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How a Window Manufacturer Can Help Determine the DP Rating for High Impact Doors and Windows

How A Window Manufacturer Can Help Determine The DP Rating For High Impact Doors And Windows

As of May 21st, 2020, the NOAA Climate Prediction Center had predicted a 60% chance of experiencing an above-normal Atlantic hurricane season. The department prepared citizens for 13 to 19 named storms, of which 6 to 10 could become hurricanes, and 3 to 6 may turn to major hurricanes. When it comes to hurricane preparedness, many condo owners have already caught on the drift, but if you just erected a high-rise building, you got a thing or two to learn.

Hurricanes are notorious for causing damage in many regions around South Florida. Hurricane Irma, for example, was the most powerful hurricane in history records. Ranked as a Category 5 storm, it spawned wind speeds of 185 mph, causing an estimated $50 billion in damage with high-rise building hit hardest. It explains the need to install hurricane proof windows and doors designed to provide year-round safety from such harsh weather conditions. Finding the best window manufacturer isn’t enough; it’s imperative to understand how impact doors and windows are rated to choose the right ones for your building. This brief should help you:

Design Pressure Rating

High impact glass windows and doors are designed with upgraded frames and hardware, as well as thick glass usually sealed with strong adhesives. They should have a design pressure rating that shows they have gone through rigorous pressure tests to ensure they can hold up to dangerous storm conditions. The rating is a function of three factors: structural load, water, and air infiltration. The high the DP rating, the better the window’s or door’s resistant to the benchmarks.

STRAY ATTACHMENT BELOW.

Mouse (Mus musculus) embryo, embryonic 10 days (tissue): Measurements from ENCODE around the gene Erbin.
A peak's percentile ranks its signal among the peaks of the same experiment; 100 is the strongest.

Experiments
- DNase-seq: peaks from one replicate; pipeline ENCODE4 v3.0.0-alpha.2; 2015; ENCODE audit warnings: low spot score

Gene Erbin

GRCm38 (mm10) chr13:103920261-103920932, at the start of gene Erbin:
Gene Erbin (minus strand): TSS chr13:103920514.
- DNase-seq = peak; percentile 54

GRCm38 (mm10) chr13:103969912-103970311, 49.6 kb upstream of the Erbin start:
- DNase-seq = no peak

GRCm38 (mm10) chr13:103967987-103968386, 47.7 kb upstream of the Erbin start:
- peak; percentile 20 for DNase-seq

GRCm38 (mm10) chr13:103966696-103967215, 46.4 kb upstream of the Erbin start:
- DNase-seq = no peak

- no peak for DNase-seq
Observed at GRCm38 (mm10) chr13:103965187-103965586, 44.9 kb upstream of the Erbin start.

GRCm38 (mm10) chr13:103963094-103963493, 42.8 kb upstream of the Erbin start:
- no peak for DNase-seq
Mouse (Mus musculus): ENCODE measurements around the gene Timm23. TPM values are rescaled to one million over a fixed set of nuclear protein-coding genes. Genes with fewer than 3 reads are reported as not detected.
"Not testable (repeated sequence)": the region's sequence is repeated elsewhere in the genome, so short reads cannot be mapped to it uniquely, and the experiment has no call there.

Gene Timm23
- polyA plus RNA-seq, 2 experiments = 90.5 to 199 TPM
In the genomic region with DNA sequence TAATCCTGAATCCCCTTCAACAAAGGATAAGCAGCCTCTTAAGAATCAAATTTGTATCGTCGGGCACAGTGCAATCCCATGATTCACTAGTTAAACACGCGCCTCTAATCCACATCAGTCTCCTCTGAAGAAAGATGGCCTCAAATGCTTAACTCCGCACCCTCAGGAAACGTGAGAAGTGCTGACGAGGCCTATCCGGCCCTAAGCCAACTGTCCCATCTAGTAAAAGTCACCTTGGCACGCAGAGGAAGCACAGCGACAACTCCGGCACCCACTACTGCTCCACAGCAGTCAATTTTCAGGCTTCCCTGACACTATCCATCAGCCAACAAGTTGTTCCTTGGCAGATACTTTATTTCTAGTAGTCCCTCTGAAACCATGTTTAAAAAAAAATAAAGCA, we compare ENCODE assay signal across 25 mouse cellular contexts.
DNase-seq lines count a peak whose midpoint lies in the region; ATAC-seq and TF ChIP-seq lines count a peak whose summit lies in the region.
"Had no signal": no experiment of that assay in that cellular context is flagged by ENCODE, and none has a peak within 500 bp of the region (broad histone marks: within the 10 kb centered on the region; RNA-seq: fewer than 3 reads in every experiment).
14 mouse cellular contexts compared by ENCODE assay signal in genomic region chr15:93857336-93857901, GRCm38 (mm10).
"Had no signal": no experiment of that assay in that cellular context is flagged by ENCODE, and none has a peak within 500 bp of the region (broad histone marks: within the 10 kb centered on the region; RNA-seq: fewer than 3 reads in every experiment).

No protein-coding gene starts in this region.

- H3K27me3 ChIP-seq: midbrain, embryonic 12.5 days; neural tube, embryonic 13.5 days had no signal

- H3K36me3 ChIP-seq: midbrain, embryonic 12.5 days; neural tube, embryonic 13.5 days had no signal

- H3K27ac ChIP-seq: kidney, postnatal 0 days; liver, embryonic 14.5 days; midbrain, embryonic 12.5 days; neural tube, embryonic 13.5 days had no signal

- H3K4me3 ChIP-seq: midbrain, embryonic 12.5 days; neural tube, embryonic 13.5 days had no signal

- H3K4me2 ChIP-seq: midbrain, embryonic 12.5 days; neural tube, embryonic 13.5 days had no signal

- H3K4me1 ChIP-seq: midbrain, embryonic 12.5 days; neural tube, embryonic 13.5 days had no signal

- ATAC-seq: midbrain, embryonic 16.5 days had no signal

A window manufacturer begins by performing an air filtration test, which involves simulating the amount of pressure the windows can tolerate. Note, the test doesn’t impact the design pressure rating of the window, but the structural and water infiltration test does. The water penetration test helps determine the amount of rain the door or window can keep out based on its DP rating. Thus, hurricane glass doors with a DP of 50 has been tested at 7.5 PSF.

Structural tests, on the other hand, examine the glass and frame of the door or window. As such, a window with a high DP rating means that the glass is thicker, and the hardware is made from high-end material. Hurricane proof windows are usually tested at high pressure than what the actual pressure level is. This means if a window that has a DP rating of 30 is rated to hold up to wind speeds of 110mph, they can withstand higher wind speeds up to 170 mph. The high the DP rating, the better the resistance to the said benchmarks.

Performance Grade Rating

Note, DP ratings only need to meet two out of three components during tests. Some window manufacturers misrepresent the ratings by using a higher number to show the effectiveness of the product. Performance Grade rating was developed; as a result, to encourage accurate representation of a product’s efficiency. This means impact glass doors or windows with a PG rating should meet all the three requirements, which include water infiltration, air infiltration, and structural load.

How to Read the Ratings

A window manufacturer categorizes high impact door and windows based on its ability to hold up to a certain hurricane category. There are five hurricane categories:

  • Category 1: 74-95mph
  • Category 2: 96-110 mph
  • Category 3: 111-129 mph
  • Category 4: 130-156 mph
  • Category 5: 157+ mph

If a window manufacturer has decided to use a 10-point difference in DP rating to be equivalent to the hurricane level, then a window with a DP rating of 30 should survive Category 3 hurricane. Note, the ratings withstand sustained winds; they don’t factor in tornadoes, wind gusts, and projectiles that accompany hurricanes. Every year, the Atlantic hurricane season runs from June 1 to November 30. The best way to prepare for this season is by safeguarding your property by installing hurricane resistant windows.